You Down With The Vog!

Picture yourself sitting in a hot, crowded room with over 50 people. While you tried to find a seat tucked away in the nice shaded corner, it was already taken. Frustrated, you had no choice but to grab the first available seat…between two people. As you take the seat, you notice that the two people are repeatedly wiping their noses with tissue. You also notice that the seats are so tight that everyone’s legs are touching each other. Despite your observations, you have no choice but to take a seat. As you sit patiently in your seat, you can’t help but notice all the coughing and sneezing going on around you…immediate neighbors included. Despite your countless attempts to ignore the sounds around you, it is impossible to ignore the rapid coughing and sneezing. As the sounds of the rapid coughing and sneezing begin to sound far away, the sound of your crashing immune system sounds like thunder. Over the sound of the crashing thunder, you mentally count the germs and contagious droplets in the air and wonder how long it will take before you too are overcome with some virus. As you swallow slowly in horror because of the sounds around you, you notice that your throat now feels sore. Friends, you should’ve had a vog. 

A few years ago my when I started Remicade infusions, my rheumatologist suggested that I wear a face mask when in public or in large crowds. I immediately scoffed at the suggestion. There was absolutely no way I was going to walk around in public wearing that white paper makes and have everyone wondering if I had contracted the swine flu. See, I had been there and done that, and it was not going to happen. Needless to say I spent years fighting repeated infections, BUT, ha ha, no mask was going to make me look sick! You would think that repeated infections woul’ve motivated me to cave and wear a stupid mask, despite being self-conscious about what people would think…YOU THOUGHT WRONG. You clearly haven’t paid attention to the foolishness I am willing to engage in just to preserve a particular view of myself. I, holding true to my defiant nature, pushed on without the mask and just battled the repeated infections as they came. Fortunately, despite multiple infections, I survived.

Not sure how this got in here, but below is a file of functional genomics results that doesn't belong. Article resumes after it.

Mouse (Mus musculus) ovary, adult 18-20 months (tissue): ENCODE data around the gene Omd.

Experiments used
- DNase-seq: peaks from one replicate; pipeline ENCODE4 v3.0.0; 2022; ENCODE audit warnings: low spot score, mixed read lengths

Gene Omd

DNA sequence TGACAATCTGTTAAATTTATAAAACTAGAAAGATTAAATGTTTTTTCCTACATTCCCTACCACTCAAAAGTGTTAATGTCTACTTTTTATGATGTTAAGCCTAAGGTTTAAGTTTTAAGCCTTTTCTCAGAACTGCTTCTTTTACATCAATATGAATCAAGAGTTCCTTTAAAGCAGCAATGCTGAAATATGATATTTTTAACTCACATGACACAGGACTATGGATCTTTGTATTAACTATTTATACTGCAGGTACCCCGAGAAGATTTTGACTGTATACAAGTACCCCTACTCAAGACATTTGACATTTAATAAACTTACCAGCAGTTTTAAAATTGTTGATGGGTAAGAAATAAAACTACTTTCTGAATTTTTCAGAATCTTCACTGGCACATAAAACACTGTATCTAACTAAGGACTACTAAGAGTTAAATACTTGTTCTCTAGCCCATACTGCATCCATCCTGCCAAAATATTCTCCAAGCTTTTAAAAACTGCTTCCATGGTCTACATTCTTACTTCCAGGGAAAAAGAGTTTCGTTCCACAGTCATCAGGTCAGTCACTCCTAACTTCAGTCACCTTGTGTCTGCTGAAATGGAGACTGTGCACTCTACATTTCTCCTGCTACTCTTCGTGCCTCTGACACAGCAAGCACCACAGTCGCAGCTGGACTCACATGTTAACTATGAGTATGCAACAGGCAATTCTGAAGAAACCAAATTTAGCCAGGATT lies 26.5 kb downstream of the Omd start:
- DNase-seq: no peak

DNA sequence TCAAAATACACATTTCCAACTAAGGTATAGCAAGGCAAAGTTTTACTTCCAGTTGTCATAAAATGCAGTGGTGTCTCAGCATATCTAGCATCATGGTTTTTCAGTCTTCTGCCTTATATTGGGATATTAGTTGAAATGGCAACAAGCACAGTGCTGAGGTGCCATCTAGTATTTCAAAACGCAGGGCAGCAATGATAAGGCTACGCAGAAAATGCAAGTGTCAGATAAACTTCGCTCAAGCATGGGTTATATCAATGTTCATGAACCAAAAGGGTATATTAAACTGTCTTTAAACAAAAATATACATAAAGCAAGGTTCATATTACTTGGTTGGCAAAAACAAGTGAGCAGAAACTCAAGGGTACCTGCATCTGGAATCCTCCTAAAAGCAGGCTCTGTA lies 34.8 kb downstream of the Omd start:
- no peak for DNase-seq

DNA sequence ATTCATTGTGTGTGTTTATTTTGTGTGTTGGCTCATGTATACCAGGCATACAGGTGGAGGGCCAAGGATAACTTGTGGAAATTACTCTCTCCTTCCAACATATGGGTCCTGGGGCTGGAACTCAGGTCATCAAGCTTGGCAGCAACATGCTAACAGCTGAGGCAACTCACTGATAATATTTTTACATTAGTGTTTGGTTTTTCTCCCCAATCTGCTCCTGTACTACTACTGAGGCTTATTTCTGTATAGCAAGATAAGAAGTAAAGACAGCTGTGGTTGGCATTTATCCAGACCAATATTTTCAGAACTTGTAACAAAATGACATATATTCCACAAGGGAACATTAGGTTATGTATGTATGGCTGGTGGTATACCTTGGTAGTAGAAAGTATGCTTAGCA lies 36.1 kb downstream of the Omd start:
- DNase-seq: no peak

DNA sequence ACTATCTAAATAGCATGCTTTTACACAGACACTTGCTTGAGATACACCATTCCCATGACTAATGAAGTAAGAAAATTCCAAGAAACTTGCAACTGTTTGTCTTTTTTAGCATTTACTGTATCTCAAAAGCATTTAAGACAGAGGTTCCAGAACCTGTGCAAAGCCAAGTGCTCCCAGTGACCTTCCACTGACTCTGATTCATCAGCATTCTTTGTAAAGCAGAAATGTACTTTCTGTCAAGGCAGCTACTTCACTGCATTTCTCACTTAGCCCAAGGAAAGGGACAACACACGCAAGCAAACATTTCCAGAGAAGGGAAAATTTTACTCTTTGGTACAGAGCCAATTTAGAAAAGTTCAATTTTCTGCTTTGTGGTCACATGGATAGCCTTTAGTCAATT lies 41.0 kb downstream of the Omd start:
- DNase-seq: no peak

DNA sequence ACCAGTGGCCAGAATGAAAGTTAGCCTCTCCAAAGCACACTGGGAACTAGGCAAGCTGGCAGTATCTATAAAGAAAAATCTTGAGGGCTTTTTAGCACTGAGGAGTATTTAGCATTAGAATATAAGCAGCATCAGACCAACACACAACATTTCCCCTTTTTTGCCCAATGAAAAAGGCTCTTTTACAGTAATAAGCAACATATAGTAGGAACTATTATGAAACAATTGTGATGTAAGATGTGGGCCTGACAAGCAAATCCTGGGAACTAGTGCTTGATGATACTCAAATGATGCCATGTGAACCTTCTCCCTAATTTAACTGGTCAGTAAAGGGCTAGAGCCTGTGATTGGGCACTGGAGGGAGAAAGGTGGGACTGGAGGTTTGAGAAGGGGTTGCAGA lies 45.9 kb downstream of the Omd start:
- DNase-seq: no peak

Last year when my doctor added weekly methotrexate injections along with my Remicade infusions, my rheumatologist again stressed the need for me to wear a mask when in public and in large crowds. This time though, my rheumatoid didn’t phrase it as optional. She stressed that while she was sympathetic to me being self-conscious about the mask, avoiding an infection with my severely suppressed immune system had to be the priority. Well, no surprise, I didn’t listen and opted again to just deal with the infections when they came. Well friends, unlike last time, things have not worked out so well.  

Since July 29, 2016, I have battled 4 upper respiratory infections. These infections, because of my suppressed immune system, have resulted in 4 rounds of different antibiotics and nebulizer treatments every 4 hours. Now, this has been in addition to my current medicine regime and resulted in multiple ER visits. Yeah friends, its been a fun time. My doctors have been diligently working to get these infections under control because if left uncontrolled for too long, they can jeopardize my remission and send me into a full Crohn’s flare. 

Now, before you get all judgmental, let me explain why I have been so resistant to the mask. This may shock some of you, but the judgmental glares from strangers can be quite off putting. Friends, while I am confident and used to being the odd woman out, I do still have a hard time dealing with being publicly shunned. So much so that I have compromised my health by refusing to wear a mask, simply to avoid public shunning and judgmental glares. While difficult, try to understand. See, you, fortunately, likely have no idea what its like to have strangers stare or refuse to sit next to you because they believe you are contagious with some deadly virus simply because you are wearing a paper mask. Well, I do. You also likely don’t know what its like to have people hurry their children away from you and while whispering “stay away she is sick”, when, in reality, you are in fact simply trying to protect yourself from them and their germs.